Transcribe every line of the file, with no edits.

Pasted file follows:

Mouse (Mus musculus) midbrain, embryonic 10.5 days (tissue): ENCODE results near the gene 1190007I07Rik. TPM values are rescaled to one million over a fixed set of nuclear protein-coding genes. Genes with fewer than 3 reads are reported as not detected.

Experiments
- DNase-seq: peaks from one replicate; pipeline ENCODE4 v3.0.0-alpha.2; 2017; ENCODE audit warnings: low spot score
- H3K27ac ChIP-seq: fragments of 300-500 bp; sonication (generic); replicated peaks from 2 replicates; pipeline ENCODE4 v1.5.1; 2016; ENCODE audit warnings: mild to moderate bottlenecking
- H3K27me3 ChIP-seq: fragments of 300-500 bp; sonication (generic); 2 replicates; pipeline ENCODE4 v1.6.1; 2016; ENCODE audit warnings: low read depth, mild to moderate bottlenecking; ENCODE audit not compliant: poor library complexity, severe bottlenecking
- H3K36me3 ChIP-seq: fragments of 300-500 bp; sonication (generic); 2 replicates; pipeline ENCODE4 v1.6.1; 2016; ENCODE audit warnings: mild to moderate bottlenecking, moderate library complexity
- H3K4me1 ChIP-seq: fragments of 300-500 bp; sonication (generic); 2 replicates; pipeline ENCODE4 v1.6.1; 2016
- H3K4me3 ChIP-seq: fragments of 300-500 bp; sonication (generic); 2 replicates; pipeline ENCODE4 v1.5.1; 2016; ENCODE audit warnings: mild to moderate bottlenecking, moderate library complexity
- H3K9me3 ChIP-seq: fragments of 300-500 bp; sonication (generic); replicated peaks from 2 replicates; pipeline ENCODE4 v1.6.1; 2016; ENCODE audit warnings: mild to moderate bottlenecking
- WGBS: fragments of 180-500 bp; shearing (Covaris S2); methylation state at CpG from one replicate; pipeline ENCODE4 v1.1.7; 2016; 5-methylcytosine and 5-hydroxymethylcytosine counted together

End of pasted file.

Mouse (Mus musculus) midbrain, embryonic 10.5 days (tissue): ENCODE results near the gene 1190007I07Rik. TPM values are rescaled to one million over a fixed set of nuclear protein-coding genes. Genes with fewer than 3 reads are reported as not detected.

Experiments
- DNase-seq: peaks from one replicate; pipeline ENCODE4 v3.0.0-alpha.2; 2017; ENCODE audit warnings: low spot score
- H3K27ac ChIP-seq: fragments of 300-500 bp; sonication (generic); replicated peaks from 2 replicates; pipeline ENCODE4 v1.5.1; 2016; ENCODE audit warnings: mild to moderate bottlenecking
- H3K27me3 ChIP-seq: fragments of 300-500 bp; sonication (generic); 2 replicates; pipeline ENCODE4 v1.6.1; 2016; ENCODE audit warnings: low read depth, mild to moderate bottlenecking; ENCODE audit not compliant: poor library complexity, severe bottlenecking
- H3K36me3 ChIP-seq: fragments of 300-500 bp; sonication (generic); 2 replicates; pipeline ENCODE4 v1.6.1; 2016; ENCODE audit warnings: mild to moderate bottlenecking, moderate library complexity
- H3K4me1 ChIP-seq: fragments of 300-500 bp; sonication (generic); 2 replicates; pipeline ENCODE4 v1.6.1; 2016
- H3K4me3 ChIP-seq: fragments of 300-500 bp; sonication (generic); 2 replicates; pipeline ENCODE4 v1.5.1; 2016; ENCODE audit warnings: mild to moderate bottlenecking, moderate library complexity
- H3K9me3 ChIP-seq: fragments of 300-500 bp; sonication (generic); replicated peaks from 2 replicates; pipeline ENCODE4 v1.6.1; 2016; ENCODE audit warnings: mild to moderate bottlenecking
- WGBS: fragments of 180-500 bp; shearing (Covaris S2); methylation state at CpG from one replicate; pipeline ENCODE4 v1.1.7; 2016; 5-methylcytosine and 5-hydroxymethylcytosine counted together